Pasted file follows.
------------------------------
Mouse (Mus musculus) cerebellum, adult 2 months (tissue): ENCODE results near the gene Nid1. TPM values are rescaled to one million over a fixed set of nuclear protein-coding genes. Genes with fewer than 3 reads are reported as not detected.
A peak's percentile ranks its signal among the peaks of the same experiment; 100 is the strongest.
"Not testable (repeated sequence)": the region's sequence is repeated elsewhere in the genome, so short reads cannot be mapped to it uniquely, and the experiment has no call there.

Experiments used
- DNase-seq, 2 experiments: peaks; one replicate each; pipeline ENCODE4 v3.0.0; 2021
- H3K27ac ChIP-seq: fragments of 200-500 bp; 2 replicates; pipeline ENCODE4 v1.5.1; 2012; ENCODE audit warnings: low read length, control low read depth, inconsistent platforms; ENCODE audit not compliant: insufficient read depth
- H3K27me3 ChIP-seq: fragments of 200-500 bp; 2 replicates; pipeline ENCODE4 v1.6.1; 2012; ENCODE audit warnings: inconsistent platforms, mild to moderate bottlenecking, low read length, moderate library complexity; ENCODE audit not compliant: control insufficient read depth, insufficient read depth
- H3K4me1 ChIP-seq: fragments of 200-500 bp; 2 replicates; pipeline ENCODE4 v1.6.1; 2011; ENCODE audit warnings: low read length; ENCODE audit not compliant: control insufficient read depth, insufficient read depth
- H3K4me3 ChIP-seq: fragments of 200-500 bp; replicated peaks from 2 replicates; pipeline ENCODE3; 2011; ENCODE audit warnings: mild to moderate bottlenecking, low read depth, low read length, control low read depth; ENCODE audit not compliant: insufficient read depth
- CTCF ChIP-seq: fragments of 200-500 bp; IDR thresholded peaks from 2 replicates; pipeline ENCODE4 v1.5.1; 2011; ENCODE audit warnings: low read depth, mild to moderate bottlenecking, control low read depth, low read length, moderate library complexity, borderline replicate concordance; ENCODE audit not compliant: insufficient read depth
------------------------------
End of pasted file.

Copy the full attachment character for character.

Mouse (Mus musculus) cerebellum, adult 2 months (tissue): ENCODE results near the gene Nid1. TPM values are rescaled to one million over a fixed set of nuclear protein-coding genes. Genes with fewer than 3 reads are reported as not detected.
A peak's percentile ranks its signal among the peaks of the same experiment; 100 is the strongest.
"Not testable (repeated sequence)": the region's sequence is repeated elsewhere in the genome, so short reads cannot be mapped to it uniquely, and the experiment has no call there.

Experiments used
- DNase-seq, 2 experiments: peaks; one replicate each; pipeline ENCODE4 v3.0.0; 2021
- H3K27ac ChIP-seq: fragments of 200-500 bp; 2 replicates; pipeline ENCODE4 v1.5.1; 2012; ENCODE audit warnings: low read length, control low read depth, inconsistent platforms; ENCODE audit not compliant: insufficient read depth
- H3K27me3 ChIP-seq: fragments of 200-500 bp; 2 replicates; pipeline ENCODE4 v1.6.1; 2012; ENCODE audit warnings: inconsistent platforms, mild to moderate bottlenecking, low read length, moderate library complexity; ENCODE audit not compliant: control insufficient read depth, insufficient read depth
- H3K4me1 ChIP-seq: fragments of 200-500 bp; 2 replicates; pipeline ENCODE4 v1.6.1; 2011; ENCODE audit warnings: low read length; ENCODE audit not compliant: control insufficient read depth, insufficient read depth
- H3K4me3 ChIP-seq: fragments of 200-500 bp; replicated peaks from 2 replicates; pipeline ENCODE3; 2011; ENCODE audit warnings: mild to moderate bottlenecking, low read depth, low read length, control low read depth; ENCODE audit not compliant: insufficient read depth
- CTCF ChIP-seq: fragments of 200-500 bp; IDR thresholded peaks from 2 replicates; pipeline ENCODE4 v1.5.1; 2011; ENCODE audit warnings: low read depth, mild to moderate bottlenecking, control low read depth, low read length, moderate library complexity, borderline replicate concordance; ENCODE audit not compliant: insufficient read depth